Antonioni Project/Roman Tragedies

Barbican Theatre

Back in the early 1960s, anyone with half a curious cultural brain in their heads would take themselves off to small fleapit cinemas like The Academy or the Classic in Oxford Street (now defunct). There you could catch the latest European or `art’ film. And at one of these I remember seeing Italian director Antonioni’s La Notte (The Night) with Jeanne Moreau and Marcello Mastroianni. Such was its impact neither I nor the flat mates I was with were able to utter a word until we reached home.

That, of course, may have been due to the fact that we were confused and not willing to show it; on the other hand, I think we were also utterly absorbed by its atmosphere – the mark of any great film that draws you in and leaves you in its grip for hours after.

So the fact that La Notte along with Antonioni’s companion pieces – L’Avventura (The Adventure) and L’Eclisse (The Eclipse) in what are now termed his 1960s trilogy – have been turned into a stage version couldn’t help but intrigue me. How on earth could you begin to capture on stage the quintessentially cinematic tropes of Antonioni who broke with convention in extended long shots and boasted a languidity from its actors that was very much a characteristic of the time. Alain Resnais’s L’Année dernière à Marienbad was another even more extreme and French `nouvelle vague’ example of the open-ended, enigmatic dream-like style of the period.

If anyone could bring it off, it must be Amsterdam’s Toneelgroep. Their visit last year to the Barbican with the Roman Tragedies – a full eight hours in length including loo stops and onstage refreshment – took Shakespeare’s Roman plays and thrust them into the 21st century using a feast of technological video-cam gadgetry. The Antonioni Project, squeezing the three Antonioni films into a mere 140 minutes, is a trot in the park by comparison.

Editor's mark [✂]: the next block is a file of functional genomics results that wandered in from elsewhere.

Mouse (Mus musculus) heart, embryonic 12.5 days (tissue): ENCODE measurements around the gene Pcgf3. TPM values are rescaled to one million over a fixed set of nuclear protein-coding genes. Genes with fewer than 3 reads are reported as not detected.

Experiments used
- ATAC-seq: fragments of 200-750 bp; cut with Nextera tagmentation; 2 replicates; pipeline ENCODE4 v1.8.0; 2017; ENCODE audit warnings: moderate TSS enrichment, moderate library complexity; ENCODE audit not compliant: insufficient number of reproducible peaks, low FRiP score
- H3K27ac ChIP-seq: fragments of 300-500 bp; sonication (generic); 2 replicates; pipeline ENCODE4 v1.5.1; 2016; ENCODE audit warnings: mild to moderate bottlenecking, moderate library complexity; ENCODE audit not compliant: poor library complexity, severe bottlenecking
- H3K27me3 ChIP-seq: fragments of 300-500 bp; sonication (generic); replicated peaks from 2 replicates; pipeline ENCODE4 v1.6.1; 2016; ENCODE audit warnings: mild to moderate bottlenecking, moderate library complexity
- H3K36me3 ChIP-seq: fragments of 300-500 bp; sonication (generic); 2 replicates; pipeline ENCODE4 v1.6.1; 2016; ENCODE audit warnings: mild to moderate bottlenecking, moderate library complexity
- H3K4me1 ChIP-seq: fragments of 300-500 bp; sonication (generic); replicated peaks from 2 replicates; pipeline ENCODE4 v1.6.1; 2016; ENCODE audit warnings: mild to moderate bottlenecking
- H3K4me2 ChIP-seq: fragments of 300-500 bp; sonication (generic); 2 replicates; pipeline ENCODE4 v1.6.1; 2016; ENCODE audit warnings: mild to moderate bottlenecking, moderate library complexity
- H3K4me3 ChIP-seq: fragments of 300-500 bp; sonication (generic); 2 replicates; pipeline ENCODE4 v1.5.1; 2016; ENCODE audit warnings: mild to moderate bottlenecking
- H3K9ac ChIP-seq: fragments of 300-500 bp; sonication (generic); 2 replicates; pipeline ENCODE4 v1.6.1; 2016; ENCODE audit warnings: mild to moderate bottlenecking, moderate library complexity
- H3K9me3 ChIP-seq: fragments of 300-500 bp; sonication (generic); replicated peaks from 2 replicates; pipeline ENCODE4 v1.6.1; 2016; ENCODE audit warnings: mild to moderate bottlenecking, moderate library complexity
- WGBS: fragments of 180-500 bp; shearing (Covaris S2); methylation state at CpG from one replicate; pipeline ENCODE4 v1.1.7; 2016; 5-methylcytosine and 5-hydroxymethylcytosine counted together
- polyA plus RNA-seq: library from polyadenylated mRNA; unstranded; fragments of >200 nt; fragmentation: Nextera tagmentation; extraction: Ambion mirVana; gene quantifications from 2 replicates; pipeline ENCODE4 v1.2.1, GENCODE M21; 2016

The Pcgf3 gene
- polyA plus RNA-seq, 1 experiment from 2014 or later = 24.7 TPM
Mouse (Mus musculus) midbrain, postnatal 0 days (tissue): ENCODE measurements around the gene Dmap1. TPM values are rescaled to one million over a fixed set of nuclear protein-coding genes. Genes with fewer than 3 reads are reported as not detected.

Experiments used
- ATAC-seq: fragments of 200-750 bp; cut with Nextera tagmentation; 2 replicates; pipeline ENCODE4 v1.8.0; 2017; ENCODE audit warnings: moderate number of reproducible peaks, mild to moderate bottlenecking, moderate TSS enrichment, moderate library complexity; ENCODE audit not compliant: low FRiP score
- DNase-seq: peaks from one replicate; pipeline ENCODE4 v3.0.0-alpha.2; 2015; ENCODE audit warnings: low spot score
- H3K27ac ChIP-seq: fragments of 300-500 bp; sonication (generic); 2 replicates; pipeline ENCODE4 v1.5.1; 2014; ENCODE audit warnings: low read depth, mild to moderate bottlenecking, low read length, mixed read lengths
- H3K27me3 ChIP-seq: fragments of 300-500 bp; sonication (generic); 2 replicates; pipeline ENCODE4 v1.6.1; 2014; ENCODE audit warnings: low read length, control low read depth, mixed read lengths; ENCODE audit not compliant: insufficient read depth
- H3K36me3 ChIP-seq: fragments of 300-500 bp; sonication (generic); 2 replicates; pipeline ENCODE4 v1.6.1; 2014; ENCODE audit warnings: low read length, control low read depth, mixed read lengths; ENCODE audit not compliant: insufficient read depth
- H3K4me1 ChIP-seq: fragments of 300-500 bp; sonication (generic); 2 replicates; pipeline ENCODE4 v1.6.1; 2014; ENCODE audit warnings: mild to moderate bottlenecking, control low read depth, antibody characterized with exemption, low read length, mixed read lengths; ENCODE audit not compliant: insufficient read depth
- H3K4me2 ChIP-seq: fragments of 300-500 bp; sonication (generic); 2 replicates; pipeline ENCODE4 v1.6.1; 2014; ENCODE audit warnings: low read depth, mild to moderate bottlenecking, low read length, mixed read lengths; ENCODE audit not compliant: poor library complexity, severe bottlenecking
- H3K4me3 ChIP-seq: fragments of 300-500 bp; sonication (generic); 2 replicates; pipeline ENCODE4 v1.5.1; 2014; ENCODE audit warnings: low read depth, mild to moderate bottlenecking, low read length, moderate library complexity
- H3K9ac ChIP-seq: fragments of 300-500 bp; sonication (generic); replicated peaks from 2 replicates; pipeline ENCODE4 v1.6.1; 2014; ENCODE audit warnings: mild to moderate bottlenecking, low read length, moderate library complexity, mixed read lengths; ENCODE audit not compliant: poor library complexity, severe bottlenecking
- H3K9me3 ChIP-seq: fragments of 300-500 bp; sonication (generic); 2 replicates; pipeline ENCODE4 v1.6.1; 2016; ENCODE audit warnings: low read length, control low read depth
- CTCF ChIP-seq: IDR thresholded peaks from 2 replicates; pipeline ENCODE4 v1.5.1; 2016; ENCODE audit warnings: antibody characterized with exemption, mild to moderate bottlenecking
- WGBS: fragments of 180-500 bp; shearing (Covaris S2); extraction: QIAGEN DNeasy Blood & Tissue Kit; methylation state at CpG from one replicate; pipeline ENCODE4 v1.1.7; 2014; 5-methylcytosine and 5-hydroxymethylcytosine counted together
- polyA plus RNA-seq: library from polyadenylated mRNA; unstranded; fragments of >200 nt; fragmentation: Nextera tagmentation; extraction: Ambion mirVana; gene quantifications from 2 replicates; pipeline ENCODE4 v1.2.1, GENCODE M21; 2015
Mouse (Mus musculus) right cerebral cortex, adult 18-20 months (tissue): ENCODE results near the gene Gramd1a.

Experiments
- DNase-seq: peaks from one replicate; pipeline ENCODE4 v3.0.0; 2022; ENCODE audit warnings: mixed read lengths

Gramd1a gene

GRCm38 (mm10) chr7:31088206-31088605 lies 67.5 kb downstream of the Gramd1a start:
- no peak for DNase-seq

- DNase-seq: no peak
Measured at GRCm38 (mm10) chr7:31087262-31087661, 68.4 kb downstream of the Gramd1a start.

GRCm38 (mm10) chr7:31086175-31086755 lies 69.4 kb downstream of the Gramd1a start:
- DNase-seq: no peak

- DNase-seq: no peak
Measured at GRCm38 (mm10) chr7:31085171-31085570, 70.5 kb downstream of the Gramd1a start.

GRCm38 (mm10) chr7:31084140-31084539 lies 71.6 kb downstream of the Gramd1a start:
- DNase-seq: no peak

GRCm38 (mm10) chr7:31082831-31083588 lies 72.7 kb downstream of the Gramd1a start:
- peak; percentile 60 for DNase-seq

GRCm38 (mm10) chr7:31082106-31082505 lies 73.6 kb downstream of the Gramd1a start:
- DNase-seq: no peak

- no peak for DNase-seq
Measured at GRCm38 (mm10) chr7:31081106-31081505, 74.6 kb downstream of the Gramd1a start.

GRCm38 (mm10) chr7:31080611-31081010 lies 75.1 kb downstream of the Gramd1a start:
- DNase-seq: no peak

It’s no less startling, for all that.

Using split screens, a battery of high tech video and `bluescreening’ techniques (imposing a virtual image upon another), Toneelgroep’s director Ivo van Hove, video designer Tal Yarden and designer Jan Versweyveld have recreated a virtual film stage whilst never for one moment letting us forget it is a theatre stage.

The opening scene in which a dying man conducts a conversation with his best friends, Lidia (Marieke Heebink) and Giovanni (Hans Kesting) centre stage, comes to us via an enormous screen in which the characters seem to be talking within a hospital room or corridor and sets a tone of disorientation in keeping with the films’ auteur whose original intention was to show modern man and woman’s `alienation’ from their society and their inability to adapt themselves emotionally to meaningful lives and relationships.

If  the medium was the message with Antonioni, van Hove’s `medium’ is no less equivalent. Thus, the narrative jumps, the seemingly unexplained sudden couplings and painful partings all find their expression in views of characters caught in unexpected embrace behind a wall, upon a bed, transferred as if to an island setting surrounded by sea, or on the front seat of a car whilst camera booms swoop and encircle the actors who are mercilessly exposed in blinding close-up, every wrinkle in full view (try snogging a partner with an earpiece and mic firmly attached; can’t be easy).

If you’ve never seen the original films, the narrative dislocation and mixing of scenes from the three films – the tale of Anna from l’Avventura who mysteriously disappears and whose lover, Sandro, begins a relationship with her best friend, Claudia; Lidia and Giovanni (from La Notte) each going through their own midlife crisis; and in L’Eclisse, an affair between a young, money-obsessed stockbroker Piero and Vittoria, the daughter of another trader on the stock exchange – must be confusing.  Nor does this stage version manage to replicate the bored sense of ennui Antonioni’s 1960s actors exemplified. No extended long shots here. Van Hove’s version is far too busy and passionate for that.